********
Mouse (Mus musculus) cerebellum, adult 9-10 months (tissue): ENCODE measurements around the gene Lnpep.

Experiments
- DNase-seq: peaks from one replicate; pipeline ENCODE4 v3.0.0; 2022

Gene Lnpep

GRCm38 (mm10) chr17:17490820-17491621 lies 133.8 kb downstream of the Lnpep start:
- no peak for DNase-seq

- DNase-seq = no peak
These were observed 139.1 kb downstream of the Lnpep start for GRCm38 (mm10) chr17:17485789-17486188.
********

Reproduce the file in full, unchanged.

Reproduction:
Mouse (Mus musculus) cerebellum, adult 9-10 months (tissue): ENCODE measurements around the gene Lnpep.

Experiments
- DNase-seq: peaks from one replicate; pipeline ENCODE4 v3.0.0; 2022

Gene Lnpep

GRCm38 (mm10) chr17:17490820-17491621 lies 133.8 kb downstream of the Lnpep start:
- no peak for DNase-seq

- DNase-seq = no peak
These were observed 139.1 kb downstream of the Lnpep start for GRCm38 (mm10) chr17:17485789-17486188.